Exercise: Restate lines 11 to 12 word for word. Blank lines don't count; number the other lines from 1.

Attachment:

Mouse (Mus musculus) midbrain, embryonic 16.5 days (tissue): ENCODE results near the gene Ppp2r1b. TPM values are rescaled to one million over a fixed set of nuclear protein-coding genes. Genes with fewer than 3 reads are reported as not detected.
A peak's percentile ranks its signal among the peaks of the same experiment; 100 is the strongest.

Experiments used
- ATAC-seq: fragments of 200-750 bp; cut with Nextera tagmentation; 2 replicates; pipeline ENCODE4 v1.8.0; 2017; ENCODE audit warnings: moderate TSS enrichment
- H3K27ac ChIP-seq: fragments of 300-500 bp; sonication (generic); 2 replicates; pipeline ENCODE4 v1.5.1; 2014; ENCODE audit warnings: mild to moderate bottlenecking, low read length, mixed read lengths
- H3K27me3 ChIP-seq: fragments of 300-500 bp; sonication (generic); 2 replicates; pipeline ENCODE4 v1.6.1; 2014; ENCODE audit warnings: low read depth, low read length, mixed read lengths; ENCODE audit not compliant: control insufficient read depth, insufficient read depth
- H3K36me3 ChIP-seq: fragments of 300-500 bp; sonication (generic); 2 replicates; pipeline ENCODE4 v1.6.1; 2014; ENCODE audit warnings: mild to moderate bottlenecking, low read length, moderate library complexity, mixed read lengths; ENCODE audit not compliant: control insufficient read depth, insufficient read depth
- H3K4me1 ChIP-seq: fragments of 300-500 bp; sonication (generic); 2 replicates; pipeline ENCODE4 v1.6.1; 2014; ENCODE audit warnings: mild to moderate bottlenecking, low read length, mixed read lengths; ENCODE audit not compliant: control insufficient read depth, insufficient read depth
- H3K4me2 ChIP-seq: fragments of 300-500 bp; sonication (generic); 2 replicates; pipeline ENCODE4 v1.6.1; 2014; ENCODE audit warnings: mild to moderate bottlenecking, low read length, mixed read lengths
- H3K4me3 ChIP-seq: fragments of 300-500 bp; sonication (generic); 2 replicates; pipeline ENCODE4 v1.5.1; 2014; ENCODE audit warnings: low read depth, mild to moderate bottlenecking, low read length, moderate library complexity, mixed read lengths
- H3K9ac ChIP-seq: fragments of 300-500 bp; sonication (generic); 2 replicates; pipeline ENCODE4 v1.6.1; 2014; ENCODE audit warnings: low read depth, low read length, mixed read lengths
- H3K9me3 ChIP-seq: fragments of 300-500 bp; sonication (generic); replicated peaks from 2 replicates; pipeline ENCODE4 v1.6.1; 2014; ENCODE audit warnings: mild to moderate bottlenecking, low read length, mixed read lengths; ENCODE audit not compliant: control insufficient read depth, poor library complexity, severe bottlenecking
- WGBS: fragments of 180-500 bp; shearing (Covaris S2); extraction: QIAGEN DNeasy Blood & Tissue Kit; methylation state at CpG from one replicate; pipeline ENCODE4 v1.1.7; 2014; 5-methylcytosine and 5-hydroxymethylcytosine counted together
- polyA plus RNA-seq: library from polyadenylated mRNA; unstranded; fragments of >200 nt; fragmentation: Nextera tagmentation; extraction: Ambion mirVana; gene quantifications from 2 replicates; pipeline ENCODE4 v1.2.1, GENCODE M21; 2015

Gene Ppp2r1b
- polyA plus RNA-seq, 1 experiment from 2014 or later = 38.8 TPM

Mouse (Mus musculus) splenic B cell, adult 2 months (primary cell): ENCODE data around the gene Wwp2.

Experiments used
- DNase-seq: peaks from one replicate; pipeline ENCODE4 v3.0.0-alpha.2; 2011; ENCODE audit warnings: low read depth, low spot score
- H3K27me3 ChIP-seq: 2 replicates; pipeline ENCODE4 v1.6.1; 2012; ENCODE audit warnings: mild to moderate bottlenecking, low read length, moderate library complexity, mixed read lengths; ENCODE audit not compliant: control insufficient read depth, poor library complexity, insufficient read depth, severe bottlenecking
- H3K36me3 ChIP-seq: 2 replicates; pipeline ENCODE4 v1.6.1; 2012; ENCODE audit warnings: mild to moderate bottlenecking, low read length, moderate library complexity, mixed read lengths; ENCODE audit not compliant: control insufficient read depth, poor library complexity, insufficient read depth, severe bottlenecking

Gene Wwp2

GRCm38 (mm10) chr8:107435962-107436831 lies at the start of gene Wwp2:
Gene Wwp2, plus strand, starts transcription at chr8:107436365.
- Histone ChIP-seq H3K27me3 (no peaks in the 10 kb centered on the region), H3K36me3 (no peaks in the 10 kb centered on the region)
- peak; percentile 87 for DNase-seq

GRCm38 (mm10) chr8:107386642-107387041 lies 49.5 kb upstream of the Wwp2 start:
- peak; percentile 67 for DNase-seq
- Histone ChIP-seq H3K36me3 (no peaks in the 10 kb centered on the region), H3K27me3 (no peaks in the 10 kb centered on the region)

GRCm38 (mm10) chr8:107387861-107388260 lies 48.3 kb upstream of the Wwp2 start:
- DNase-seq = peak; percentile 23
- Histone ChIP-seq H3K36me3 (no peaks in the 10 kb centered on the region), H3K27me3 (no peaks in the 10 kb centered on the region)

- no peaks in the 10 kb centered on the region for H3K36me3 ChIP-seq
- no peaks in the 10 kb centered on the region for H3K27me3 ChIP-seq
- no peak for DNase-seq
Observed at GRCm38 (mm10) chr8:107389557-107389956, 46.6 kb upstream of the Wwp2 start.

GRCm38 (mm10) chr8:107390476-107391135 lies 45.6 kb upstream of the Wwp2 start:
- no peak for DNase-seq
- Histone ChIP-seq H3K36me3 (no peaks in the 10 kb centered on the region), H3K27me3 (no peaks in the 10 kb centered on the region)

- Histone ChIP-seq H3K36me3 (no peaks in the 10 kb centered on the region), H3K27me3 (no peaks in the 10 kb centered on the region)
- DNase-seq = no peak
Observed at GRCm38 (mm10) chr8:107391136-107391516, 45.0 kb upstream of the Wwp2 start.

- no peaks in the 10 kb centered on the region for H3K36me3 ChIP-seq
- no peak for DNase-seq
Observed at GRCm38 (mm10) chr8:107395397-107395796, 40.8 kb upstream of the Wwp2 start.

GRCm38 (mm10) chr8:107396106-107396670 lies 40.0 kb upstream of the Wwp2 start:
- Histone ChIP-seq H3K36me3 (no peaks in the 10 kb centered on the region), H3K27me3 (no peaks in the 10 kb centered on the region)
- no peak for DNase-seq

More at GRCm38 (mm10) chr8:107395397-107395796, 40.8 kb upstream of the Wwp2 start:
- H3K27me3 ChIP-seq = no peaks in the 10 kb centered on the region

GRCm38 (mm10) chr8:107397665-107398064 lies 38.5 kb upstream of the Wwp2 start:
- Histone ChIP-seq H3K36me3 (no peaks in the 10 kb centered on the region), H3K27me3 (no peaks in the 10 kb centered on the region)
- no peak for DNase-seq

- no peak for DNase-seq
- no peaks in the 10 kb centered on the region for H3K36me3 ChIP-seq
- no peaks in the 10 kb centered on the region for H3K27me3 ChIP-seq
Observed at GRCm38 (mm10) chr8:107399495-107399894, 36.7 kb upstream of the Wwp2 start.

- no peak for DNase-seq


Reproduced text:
- H3K9ac ChIP-seq: fragments of 300-500 bp; sonication (generic); 2 replicates; pipeline ENCODE4 v1.6.1; 2014; ENCODE audit warnings: low read depth, low read length, mixed read lengths
- H3K9me3 ChIP-seq: fragments of 300-500 bp; sonication (generic); replicated peaks from 2 replicates; pipeline ENCODE4 v1.6.1; 2014; ENCODE audit warnings: mild to moderate bottlenecking, low read length, mixed read lengths; ENCODE audit not compliant: control insufficient read depth, poor library complexity, severe bottlenecking